Aeronautics R&D Revitalization Act Introduced in the House

WASHINGTON, D.C.– Congressman John B. Larson (CT-01) and several colleagues have launched an initiative to energize America’s aeronautics and aviation industry to counteract a dramatic decline in U.S research and development spending as well as to meet the challenge of European Union efforts to win global leadership in the industry.

Larson stated: “Seventy-five years ago this month, Charles Lindbergh made his historic flight across the Atlantic Ocean, setting the stage for decades of American dominance in the aerospace and aviation fields, with U.S. aviation technology reaching a level of success and development unparalleled in world history. Now, after fifty years of unbroken leadership in the aerospace and aviation fields, the United States is facing an aggressive challenge from the European Union for this market. Losing our global dominance of this market would cost American jobs, adversely affect our national security and would allow one of our nation’s most important industries to decline.”

In recent years, America’s global market share of the aerospace and aviation industry has declined to less than 50%, at the same time, research and development funding has been cut in half. Additionally, the European Union has developed a plan called “Vision 2020” which is an ambitious timetable for the development of new technology to surpass aerospace development in the U.S. by the year 2020. The legislation, the Aeronautics Research and Development Revitalization Act, would combat this effort by heavily investing R&D funding into what will be the next generation of aerospace technology, with a focus on fuel efficiency and reducing the noise and emissions generated by modern aircraft.

The initiative would serve to develop and demonstrate technologies – within a decade -that would enable American industry to build commercial aircraft that would have no adverse noise impacts on the communities surrounding the airports, would be highly fuel-efficient, and would have low emissions of carbon dioxide and nitrogen oxide. It is a five-year authorization bill which would increase NASA’s aeronautics R&D budget dramatically, bringing funding to $1.15 billion by 2007. Funding for FAA would increase to $550 million by 2007. Additionally, the bill establishes a focal point for aeronautics R&D within NASA by re-establishing an Office of Aeronautics reporting directly to the NASA Administrator.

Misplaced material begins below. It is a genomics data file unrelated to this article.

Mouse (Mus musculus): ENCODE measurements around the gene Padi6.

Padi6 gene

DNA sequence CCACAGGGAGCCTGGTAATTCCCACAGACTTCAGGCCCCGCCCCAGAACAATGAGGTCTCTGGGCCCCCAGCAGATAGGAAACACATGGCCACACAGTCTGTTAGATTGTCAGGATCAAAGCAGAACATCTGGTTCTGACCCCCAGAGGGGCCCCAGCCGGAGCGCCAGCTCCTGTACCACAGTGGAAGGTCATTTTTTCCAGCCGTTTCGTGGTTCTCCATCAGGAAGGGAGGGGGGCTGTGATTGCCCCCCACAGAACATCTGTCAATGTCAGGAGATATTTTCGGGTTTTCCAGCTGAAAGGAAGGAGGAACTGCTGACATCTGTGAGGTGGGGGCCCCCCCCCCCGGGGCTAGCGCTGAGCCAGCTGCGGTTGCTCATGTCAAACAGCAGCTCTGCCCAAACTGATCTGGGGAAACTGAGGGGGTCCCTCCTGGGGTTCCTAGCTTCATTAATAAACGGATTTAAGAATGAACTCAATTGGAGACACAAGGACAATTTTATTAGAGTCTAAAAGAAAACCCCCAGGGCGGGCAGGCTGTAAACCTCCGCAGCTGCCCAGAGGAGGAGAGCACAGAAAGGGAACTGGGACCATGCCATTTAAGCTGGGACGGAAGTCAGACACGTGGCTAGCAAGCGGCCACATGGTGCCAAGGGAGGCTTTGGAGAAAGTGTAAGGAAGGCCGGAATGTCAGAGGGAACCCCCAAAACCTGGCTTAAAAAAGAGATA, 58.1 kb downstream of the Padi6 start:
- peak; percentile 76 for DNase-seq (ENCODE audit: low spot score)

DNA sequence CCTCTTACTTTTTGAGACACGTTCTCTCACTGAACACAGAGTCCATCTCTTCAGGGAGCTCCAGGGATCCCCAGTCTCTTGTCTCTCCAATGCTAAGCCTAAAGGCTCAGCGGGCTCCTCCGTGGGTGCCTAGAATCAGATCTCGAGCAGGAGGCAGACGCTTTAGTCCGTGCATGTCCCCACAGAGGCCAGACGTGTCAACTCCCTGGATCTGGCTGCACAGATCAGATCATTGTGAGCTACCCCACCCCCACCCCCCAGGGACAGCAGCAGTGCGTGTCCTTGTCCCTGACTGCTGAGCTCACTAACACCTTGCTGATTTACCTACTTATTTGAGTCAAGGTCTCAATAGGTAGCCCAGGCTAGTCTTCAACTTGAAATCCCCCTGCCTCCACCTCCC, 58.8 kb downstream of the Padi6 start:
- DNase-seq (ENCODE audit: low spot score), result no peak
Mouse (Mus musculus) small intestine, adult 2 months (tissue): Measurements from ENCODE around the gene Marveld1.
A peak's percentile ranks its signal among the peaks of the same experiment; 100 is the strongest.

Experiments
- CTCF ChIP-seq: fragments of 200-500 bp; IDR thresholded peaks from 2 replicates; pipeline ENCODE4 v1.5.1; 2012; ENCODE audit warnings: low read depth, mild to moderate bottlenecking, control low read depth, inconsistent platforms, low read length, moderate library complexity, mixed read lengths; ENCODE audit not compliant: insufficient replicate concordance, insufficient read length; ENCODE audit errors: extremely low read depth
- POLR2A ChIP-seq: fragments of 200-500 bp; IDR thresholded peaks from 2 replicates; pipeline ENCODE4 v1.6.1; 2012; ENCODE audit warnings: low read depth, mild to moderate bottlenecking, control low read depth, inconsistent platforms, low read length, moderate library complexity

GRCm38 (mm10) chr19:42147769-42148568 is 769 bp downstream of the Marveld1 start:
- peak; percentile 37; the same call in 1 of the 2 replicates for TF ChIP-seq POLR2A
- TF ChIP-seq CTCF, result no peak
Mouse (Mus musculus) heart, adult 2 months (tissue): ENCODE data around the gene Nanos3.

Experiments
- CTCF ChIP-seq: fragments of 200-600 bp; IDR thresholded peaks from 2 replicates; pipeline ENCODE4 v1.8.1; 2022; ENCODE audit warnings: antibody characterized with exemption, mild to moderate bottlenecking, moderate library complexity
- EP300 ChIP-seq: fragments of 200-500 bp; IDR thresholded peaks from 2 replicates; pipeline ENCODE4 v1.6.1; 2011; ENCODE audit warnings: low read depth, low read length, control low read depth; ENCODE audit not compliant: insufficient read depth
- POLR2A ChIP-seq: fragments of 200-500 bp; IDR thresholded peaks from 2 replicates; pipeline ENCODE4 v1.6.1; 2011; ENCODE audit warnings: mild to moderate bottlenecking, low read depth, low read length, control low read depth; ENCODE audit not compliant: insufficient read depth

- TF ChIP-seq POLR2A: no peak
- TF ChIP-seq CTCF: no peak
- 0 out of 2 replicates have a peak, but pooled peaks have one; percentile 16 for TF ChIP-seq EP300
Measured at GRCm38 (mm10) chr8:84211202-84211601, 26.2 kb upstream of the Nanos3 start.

“Congress and the Administration must take action now to counter a steep decline in American research and development spending as well as the European ‘Vision 2020’ plan by adopting an equally aggressive strategy to ensure America maintains our leadership in the aerospace and aviation fields. This R&D initiative addresses the most pressing environmental and economic challenges that have constrained the growth in aviation to date, but it will help the American aviation industry maintain its leadership in existing and anticipated markets as well as work to open up new markets. This legislation will challenge NASA, the industry, and academia to come up with revolutionary approaches to the propulsion, structures, avionics, and other technologies needed for such an initiative to succeed,” said Larson.

Both private and federal funds dedicated to research and development for aerospace and aviation have fallen from a total of $30 billion in 1985 to under $14 billion in 1999, the latest year for which data is available.  This downward trend has coincided with a similar trend in the U.S. share of the world aerospace market, which declined from about 70% of the global market to less than 50% now.  Furthermore, the Administration has proposed to further cut aeronautics research by $58 million at NASA and $20 million at FAA for next year. 

Larson currently has 20 original co-sponsors.


Contact: Michael Kirk (860) 278-2105

Congressman John Larson represents Connecticut’s First District and serves on the House Armed Services and Science Committees